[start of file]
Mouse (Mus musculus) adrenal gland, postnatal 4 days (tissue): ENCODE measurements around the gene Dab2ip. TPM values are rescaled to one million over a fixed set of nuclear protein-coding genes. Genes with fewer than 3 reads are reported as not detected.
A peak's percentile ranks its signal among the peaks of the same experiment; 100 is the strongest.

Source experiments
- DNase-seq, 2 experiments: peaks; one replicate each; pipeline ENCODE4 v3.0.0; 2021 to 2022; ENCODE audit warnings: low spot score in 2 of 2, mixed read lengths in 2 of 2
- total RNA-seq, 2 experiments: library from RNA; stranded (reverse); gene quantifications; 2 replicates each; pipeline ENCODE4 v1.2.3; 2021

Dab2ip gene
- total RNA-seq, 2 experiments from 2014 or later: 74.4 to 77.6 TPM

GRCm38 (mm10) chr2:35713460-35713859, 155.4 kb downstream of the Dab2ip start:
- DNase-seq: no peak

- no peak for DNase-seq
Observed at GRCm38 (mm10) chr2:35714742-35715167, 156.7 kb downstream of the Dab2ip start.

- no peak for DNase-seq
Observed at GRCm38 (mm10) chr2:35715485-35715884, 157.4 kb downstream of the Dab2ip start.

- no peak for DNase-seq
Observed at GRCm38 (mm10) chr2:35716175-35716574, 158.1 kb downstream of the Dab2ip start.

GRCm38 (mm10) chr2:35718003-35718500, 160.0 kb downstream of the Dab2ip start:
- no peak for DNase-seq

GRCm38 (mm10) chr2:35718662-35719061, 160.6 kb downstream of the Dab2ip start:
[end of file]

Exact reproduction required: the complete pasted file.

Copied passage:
Mouse (Mus musculus) adrenal gland, postnatal 4 days (tissue): ENCODE measurements around the gene Dab2ip. TPM values are rescaled to one million over a fixed set of nuclear protein-coding genes. Genes with fewer than 3 reads are reported as not detected.
A peak's percentile ranks its signal among the peaks of the same experiment; 100 is the strongest.

Source experiments
- DNase-seq, 2 experiments: peaks; one replicate each; pipeline ENCODE4 v3.0.0; 2021 to 2022; ENCODE audit warnings: low spot score in 2 of 2, mixed read lengths in 2 of 2
- total RNA-seq, 2 experiments: library from RNA; stranded (reverse); gene quantifications; 2 replicates each; pipeline ENCODE4 v1.2.3; 2021

Dab2ip gene
- total RNA-seq, 2 experiments from 2014 or later: 74.4 to 77.6 TPM

GRCm38 (mm10) chr2:35713460-35713859, 155.4 kb downstream of the Dab2ip start:
- DNase-seq: no peak

- no peak for DNase-seq
Observed at GRCm38 (mm10) chr2:35714742-35715167, 156.7 kb downstream of the Dab2ip start.

- no peak for DNase-seq
Observed at GRCm38 (mm10) chr2:35715485-35715884, 157.4 kb downstream of the Dab2ip start.

- no peak for DNase-seq
Observed at GRCm38 (mm10) chr2:35716175-35716574, 158.1 kb downstream of the Dab2ip start.

GRCm38 (mm10) chr2:35718003-35718500, 160.0 kb downstream of the Dab2ip start:
- no peak for DNase-seq

GRCm38 (mm10) chr2:35718662-35719061, 160.6 kb downstream of the Dab2ip start: